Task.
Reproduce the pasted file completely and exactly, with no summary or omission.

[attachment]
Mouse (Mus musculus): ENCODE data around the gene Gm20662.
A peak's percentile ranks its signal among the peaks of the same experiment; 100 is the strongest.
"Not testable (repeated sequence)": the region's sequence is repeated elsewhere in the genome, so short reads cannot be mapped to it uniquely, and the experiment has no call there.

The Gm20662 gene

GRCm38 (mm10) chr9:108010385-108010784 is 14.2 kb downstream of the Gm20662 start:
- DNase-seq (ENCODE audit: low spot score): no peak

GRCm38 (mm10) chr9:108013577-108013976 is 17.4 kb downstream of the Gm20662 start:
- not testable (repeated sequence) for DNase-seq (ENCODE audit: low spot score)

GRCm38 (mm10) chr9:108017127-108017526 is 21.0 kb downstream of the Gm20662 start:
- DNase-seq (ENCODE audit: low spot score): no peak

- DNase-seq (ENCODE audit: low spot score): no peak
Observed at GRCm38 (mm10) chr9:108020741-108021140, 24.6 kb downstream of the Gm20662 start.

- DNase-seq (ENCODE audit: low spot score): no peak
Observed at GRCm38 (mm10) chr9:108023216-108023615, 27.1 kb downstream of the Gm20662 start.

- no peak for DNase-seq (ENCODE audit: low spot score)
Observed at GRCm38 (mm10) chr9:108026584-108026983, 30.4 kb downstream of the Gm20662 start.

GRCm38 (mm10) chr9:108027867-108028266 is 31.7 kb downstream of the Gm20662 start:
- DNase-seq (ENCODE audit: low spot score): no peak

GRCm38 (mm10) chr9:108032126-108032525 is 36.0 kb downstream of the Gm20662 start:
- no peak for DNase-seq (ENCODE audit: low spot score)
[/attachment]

Mouse (Mus musculus): ENCODE data around the gene Gm20662.
A peak's percentile ranks its signal among the peaks of the same experiment; 100 is the strongest.
"Not testable (repeated sequence)": the region's sequence is repeated elsewhere in the genome, so short reads cannot be mapped to it uniquely, and the experiment has no call there.

The Gm20662 gene

GRCm38 (mm10) chr9:108010385-108010784 is 14.2 kb downstream of the Gm20662 start:
- DNase-seq (ENCODE audit: low spot score): no peak

GRCm38 (mm10) chr9:108013577-108013976 is 17.4 kb downstream of the Gm20662 start:
- not testable (repeated sequence) for DNase-seq (ENCODE audit: low spot score)

GRCm38 (mm10) chr9:108017127-108017526 is 21.0 kb downstream of the Gm20662 start:
- DNase-seq (ENCODE audit: low spot score): no peak

- DNase-seq (ENCODE audit: low spot score): no peak
Observed at GRCm38 (mm10) chr9:108020741-108021140, 24.6 kb downstream of the Gm20662 start.

- DNase-seq (ENCODE audit: low spot score): no peak
Observed at GRCm38 (mm10) chr9:108023216-108023615, 27.1 kb downstream of the Gm20662 start.

- no peak for DNase-seq (ENCODE audit: low spot score)
Observed at GRCm38 (mm10) chr9:108026584-108026983, 30.4 kb downstream of the Gm20662 start.

GRCm38 (mm10) chr9:108027867-108028266 is 31.7 kb downstream of the Gm20662 start:
- DNase-seq (ENCODE audit: low spot score): no peak

GRCm38 (mm10) chr9:108032126-108032525 is 36.0 kb downstream of the Gm20662 start:
- no peak for DNase-seq (ENCODE audit: low spot score)